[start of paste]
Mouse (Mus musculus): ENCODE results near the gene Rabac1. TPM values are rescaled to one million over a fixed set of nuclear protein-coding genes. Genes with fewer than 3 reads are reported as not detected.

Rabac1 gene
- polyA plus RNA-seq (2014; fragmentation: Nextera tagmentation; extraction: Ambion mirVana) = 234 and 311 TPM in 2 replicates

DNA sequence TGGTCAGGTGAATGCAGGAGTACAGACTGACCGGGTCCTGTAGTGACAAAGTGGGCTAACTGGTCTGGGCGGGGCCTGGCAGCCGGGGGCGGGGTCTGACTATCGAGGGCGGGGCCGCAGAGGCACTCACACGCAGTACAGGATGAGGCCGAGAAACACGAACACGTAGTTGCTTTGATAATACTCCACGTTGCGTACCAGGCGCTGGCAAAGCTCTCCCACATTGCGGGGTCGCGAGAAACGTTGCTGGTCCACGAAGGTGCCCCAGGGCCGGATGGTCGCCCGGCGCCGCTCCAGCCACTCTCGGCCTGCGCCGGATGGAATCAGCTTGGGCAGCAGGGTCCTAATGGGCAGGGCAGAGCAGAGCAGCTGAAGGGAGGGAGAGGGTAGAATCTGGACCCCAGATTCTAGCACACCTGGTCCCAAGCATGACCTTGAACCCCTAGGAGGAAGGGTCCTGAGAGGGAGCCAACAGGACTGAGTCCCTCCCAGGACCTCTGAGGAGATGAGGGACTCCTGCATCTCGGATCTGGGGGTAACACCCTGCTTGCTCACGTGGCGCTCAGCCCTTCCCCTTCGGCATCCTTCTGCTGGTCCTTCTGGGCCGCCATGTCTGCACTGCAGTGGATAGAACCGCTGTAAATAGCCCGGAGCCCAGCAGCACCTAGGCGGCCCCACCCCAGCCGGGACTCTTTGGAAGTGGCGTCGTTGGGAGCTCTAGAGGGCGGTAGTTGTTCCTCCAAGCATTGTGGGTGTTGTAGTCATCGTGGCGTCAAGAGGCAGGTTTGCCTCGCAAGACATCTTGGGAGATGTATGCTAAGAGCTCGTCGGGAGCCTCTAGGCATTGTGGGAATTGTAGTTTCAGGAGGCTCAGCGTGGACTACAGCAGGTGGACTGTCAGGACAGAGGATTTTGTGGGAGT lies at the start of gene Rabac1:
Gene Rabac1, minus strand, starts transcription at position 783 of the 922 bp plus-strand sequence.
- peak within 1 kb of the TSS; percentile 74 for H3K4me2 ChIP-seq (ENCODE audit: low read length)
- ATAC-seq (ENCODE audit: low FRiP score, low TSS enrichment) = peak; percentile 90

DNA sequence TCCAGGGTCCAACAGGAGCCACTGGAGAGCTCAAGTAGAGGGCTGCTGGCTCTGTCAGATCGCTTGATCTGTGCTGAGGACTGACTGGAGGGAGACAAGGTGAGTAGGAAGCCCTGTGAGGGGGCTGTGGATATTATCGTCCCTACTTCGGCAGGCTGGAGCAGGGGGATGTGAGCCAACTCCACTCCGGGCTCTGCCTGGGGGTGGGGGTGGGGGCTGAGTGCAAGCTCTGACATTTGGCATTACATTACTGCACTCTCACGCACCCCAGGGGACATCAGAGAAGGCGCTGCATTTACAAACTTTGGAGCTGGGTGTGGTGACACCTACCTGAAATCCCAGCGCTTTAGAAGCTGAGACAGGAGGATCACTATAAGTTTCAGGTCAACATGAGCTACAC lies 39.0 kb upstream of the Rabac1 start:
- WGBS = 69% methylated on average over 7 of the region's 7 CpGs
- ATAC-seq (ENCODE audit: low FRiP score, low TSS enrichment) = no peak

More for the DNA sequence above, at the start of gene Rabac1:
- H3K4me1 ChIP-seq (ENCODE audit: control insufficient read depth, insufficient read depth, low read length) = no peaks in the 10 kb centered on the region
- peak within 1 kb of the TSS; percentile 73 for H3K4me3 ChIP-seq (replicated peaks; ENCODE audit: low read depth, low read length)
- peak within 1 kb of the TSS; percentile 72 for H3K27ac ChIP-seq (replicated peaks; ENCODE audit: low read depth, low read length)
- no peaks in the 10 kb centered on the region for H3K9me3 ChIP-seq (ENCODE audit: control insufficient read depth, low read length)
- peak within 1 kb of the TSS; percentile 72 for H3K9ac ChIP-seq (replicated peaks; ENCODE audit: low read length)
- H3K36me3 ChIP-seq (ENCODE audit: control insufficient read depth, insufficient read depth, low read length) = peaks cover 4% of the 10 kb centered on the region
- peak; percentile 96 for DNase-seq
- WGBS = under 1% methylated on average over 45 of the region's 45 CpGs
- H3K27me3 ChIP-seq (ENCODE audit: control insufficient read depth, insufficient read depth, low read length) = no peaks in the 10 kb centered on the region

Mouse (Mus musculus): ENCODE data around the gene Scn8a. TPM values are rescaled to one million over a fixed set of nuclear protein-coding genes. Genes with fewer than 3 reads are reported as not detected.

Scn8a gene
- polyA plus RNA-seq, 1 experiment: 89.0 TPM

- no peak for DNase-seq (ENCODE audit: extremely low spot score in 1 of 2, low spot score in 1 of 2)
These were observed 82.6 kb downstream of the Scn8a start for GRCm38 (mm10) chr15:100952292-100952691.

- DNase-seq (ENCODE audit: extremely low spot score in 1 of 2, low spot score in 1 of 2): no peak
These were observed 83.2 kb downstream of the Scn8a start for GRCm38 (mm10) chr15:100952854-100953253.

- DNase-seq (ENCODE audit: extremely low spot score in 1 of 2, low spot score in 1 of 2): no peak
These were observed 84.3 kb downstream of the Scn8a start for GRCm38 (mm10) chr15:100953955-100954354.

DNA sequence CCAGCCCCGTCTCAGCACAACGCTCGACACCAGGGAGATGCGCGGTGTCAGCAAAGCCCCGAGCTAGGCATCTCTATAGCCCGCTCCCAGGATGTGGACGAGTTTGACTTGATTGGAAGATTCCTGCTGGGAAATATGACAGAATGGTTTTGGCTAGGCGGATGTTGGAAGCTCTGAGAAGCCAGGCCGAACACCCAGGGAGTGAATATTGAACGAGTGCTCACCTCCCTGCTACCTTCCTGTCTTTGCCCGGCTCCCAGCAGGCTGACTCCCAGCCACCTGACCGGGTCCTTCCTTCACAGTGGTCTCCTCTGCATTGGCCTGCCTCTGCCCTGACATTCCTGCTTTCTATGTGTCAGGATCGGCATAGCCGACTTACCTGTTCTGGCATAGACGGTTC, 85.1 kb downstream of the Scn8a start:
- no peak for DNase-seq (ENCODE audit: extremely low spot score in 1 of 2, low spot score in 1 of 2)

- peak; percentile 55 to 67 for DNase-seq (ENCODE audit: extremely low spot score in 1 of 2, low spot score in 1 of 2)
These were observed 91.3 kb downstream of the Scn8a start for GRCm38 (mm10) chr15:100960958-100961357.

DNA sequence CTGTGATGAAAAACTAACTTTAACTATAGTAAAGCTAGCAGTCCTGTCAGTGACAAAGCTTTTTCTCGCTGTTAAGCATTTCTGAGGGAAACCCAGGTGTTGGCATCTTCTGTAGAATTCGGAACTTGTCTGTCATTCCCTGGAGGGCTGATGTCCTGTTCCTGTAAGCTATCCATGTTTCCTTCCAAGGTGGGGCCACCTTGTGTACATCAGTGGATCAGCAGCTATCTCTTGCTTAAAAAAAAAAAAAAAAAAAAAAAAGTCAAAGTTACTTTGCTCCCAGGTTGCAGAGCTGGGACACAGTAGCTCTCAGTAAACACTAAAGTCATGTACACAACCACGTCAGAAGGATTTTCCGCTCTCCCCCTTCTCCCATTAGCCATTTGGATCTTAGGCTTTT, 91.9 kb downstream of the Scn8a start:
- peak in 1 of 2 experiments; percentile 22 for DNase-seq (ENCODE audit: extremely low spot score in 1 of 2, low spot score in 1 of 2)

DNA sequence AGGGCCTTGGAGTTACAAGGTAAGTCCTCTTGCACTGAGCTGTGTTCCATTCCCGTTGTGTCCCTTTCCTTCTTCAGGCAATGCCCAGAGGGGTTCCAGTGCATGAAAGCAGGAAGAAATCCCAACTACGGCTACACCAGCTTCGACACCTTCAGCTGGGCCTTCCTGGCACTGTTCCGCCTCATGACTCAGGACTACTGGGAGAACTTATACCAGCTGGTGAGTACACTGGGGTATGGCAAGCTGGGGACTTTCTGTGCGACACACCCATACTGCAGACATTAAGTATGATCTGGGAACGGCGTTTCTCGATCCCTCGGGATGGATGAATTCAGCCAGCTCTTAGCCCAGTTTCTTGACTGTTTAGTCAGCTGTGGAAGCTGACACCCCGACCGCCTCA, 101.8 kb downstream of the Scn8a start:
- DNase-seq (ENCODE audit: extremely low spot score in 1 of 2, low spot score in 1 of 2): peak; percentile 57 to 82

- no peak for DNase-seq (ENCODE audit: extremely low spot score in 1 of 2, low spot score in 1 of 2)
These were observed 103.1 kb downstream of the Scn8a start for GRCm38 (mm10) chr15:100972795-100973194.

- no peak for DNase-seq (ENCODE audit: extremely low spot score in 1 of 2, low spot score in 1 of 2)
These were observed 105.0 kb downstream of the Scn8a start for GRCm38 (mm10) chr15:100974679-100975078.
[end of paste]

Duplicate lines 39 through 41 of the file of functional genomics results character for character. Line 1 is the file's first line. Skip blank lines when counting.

These were observed 103.1 kb downstream of the Scn8a start for GRCm38 (mm10) chr15:100972795-100973194.

- no peak for DNase-seq (ENCODE audit: extremely low spot score in 1 of 2, low spot score in 1 of 2)
These were observed 105.0 kb downstream of the Scn8a start for GRCm38 (mm10) chr15:100974679-100975078.